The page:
I am often asked by our affiliate vendors, referral organisations and property investors what researching investment properties involves and how it is we go about determining whether a particular property in a particular area is worthy of long-term investment.
Long-term investment is absolutely essential for 99.9 per cent of property investors (including myself), yet most property investors fall short of maintaining a long term outlook. There is no doubting the RP Data statistic that shows you are ten times more likely to double the value of your property investment if held for more than ten years as opposed to the short or medium term.
So what type of property investment is suitable for a short or medium term outlook? The dangerous kind. We have seen the investors in regional mining areas that were making a killing only a few short years ago, but those strong gains were not to last forever and in most cases, those investors have taken a significant hit. Speculative behaviour in any investment market is a dangerous and typically fruitless endeavour.
What therefore needs to be established is twofold:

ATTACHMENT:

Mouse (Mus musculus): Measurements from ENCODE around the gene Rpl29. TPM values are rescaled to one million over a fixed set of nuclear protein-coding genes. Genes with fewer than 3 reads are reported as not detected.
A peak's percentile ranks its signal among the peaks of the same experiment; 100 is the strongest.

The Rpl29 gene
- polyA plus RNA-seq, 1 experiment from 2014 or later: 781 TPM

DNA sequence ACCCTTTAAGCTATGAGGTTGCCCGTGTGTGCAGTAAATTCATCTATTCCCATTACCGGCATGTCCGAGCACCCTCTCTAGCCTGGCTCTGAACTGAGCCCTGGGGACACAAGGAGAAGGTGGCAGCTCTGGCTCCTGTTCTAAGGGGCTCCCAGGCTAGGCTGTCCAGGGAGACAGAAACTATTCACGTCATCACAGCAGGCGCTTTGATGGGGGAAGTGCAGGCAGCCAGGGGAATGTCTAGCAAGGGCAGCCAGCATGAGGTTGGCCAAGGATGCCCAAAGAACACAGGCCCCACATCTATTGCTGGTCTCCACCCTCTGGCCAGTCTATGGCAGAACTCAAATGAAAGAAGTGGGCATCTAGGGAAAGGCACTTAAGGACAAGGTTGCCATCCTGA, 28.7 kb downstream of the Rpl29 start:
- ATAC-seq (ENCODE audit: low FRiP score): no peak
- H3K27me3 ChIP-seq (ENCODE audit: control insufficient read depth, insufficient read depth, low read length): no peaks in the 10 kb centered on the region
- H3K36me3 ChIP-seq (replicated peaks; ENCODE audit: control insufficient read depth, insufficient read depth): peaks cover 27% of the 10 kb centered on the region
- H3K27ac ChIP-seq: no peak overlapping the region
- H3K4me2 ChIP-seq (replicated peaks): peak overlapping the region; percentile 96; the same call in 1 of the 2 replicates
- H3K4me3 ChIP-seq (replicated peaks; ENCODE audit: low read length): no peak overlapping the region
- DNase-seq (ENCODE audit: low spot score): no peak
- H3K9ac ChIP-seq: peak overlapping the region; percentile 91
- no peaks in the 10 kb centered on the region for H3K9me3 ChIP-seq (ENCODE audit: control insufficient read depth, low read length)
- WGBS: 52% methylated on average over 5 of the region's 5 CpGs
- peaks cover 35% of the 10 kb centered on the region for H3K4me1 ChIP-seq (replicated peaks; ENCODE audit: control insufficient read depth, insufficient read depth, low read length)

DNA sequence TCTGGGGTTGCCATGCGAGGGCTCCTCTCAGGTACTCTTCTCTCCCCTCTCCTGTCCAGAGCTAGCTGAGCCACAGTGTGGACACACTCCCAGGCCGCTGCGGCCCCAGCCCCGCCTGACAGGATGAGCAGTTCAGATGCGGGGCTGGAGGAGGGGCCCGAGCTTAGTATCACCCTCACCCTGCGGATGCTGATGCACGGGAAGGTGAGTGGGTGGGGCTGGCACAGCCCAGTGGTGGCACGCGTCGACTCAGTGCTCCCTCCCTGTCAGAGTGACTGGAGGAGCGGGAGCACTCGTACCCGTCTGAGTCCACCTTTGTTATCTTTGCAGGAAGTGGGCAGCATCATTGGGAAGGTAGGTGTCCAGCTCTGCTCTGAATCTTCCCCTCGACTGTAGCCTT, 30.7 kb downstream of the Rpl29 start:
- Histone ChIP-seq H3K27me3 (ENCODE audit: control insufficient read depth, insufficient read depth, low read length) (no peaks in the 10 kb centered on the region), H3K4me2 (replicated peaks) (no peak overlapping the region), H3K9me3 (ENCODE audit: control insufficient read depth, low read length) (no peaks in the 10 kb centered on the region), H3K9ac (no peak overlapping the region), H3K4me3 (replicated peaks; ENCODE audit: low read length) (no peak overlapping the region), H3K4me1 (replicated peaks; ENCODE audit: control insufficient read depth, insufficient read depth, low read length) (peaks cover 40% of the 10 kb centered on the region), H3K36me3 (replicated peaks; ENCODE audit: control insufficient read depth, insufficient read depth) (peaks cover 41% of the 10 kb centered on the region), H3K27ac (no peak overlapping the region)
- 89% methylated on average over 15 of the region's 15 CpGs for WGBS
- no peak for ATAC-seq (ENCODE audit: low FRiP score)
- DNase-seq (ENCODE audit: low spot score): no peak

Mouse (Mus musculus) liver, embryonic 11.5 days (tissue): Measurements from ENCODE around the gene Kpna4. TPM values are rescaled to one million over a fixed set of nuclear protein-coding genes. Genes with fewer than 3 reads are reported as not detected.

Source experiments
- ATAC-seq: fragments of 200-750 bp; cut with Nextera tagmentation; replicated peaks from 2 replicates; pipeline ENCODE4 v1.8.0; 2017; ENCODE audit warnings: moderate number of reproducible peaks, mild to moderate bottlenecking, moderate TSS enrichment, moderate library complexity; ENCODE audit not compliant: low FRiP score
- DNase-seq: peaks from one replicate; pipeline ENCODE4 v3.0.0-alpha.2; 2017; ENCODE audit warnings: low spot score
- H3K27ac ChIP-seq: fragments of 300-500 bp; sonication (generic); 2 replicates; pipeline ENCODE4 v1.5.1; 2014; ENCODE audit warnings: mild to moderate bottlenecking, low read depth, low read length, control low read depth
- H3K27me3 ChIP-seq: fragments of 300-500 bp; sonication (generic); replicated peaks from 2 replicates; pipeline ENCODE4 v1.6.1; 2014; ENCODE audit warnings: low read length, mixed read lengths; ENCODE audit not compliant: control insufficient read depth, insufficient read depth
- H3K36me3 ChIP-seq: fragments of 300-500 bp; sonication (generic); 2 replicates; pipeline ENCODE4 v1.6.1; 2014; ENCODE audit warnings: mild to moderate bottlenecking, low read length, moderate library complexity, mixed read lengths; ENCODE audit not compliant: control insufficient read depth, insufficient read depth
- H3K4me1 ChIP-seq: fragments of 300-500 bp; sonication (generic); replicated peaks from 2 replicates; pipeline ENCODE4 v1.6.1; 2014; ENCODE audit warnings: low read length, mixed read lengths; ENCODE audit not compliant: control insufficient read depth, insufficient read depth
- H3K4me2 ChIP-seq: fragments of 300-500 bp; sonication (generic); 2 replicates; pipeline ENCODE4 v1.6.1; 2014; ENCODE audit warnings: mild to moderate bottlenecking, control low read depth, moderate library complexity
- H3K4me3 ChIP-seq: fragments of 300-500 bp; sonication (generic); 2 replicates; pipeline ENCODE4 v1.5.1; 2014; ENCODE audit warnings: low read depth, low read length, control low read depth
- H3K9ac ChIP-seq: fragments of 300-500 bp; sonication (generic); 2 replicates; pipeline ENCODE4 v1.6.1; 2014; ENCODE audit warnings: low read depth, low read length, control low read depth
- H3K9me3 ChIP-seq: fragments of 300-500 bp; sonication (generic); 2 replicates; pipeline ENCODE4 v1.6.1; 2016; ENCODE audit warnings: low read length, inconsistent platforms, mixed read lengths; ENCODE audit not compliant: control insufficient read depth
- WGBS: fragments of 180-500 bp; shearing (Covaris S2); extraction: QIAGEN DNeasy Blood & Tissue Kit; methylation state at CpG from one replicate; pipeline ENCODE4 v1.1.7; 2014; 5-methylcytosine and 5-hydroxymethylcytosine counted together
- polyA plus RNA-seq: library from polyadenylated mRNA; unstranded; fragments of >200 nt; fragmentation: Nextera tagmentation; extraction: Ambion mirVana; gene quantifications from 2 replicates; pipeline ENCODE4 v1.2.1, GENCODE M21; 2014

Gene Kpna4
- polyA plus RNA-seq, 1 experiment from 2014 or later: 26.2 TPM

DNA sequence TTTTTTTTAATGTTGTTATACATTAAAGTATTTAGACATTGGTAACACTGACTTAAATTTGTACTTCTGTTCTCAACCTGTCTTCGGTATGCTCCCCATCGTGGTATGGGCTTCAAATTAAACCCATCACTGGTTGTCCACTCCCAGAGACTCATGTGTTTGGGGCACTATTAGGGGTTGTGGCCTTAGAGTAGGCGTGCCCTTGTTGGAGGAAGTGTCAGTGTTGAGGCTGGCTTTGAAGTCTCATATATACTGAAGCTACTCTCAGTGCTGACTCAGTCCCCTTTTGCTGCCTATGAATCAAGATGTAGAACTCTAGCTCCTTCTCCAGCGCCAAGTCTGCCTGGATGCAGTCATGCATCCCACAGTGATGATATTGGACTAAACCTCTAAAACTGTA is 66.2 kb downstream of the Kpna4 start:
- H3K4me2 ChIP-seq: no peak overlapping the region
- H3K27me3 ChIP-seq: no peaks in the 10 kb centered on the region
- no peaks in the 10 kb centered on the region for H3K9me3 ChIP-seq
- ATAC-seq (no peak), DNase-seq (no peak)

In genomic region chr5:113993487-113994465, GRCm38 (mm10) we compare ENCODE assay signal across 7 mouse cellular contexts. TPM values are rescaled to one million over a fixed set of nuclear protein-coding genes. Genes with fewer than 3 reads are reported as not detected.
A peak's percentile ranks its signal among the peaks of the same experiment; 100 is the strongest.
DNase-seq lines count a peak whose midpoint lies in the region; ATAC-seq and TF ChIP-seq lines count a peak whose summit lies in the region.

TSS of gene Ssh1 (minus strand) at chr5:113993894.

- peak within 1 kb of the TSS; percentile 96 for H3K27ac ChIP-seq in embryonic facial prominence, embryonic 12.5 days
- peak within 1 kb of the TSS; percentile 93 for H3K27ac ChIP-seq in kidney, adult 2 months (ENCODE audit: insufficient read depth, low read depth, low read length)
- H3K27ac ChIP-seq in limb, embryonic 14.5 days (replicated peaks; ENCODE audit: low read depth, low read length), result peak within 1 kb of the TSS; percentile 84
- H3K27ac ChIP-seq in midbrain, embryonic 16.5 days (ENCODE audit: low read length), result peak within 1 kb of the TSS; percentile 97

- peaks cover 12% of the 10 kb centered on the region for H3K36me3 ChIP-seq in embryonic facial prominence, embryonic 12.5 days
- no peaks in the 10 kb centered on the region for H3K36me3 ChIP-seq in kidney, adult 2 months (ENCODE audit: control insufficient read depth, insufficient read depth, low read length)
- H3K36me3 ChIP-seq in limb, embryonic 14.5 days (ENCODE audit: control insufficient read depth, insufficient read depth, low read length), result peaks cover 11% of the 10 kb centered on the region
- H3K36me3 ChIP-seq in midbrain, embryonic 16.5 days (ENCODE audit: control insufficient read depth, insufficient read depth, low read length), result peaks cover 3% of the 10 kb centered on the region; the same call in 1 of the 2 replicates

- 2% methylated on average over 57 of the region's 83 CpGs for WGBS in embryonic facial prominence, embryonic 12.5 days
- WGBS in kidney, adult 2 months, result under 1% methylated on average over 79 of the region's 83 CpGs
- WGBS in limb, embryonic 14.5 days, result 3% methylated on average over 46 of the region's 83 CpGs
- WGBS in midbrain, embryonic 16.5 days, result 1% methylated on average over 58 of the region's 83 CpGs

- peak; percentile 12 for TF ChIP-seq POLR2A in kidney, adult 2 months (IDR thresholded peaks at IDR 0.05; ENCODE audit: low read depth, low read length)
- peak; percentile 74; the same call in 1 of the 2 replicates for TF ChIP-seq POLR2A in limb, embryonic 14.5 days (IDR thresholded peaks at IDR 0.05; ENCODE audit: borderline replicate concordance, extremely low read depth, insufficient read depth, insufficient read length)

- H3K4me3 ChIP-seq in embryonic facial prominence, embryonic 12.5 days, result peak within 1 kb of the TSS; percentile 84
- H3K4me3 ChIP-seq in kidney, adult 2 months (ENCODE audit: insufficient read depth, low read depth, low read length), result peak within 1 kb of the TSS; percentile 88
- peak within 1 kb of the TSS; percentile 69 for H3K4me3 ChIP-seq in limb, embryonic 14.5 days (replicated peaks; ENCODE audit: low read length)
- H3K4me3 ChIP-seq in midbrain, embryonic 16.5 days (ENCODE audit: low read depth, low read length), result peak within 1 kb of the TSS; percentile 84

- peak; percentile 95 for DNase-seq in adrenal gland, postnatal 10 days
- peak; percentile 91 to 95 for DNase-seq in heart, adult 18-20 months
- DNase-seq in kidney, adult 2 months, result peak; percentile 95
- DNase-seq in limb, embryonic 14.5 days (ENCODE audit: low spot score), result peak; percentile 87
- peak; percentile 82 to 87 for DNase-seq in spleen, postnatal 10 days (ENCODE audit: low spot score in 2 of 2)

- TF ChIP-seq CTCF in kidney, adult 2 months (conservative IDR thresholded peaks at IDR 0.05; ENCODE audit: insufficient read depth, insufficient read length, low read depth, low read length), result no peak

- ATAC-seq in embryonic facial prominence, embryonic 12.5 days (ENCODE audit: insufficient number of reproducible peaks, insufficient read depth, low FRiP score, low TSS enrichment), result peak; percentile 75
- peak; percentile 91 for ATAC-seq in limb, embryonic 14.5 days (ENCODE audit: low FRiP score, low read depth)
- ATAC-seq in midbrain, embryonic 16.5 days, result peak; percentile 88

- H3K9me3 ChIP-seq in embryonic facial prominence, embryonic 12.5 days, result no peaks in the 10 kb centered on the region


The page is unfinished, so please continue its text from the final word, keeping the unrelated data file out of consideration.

1) The information on potential property investments needs to be relevant
2) The interpretation of that information needs to be relevant
The property market is so flooded with ‘research’ in the knowledge economy that the true value of information has been lost. Check every marketing brochure of every investment project in Australia and you’ll find investment data and graphics. What is important is the way the relevant data is interpreted, and what that tells you about the tomorrow of the property you’re purchasing today.
The First Link Property approach is to follow our 5 P’s: People, Politics, Productivity, Performance and Place; but our job doesn’t stop there. From the point of collecting information, we then must interpret the information, compare it against the other information, consider both the qualitative and quantitative aspects and eventually pass on recommendations to our affiliates.
Next time you’re checking out some property investment research, ask yourself one simple question:
What does this actually tell me about how my property will perform over the next fifteen years?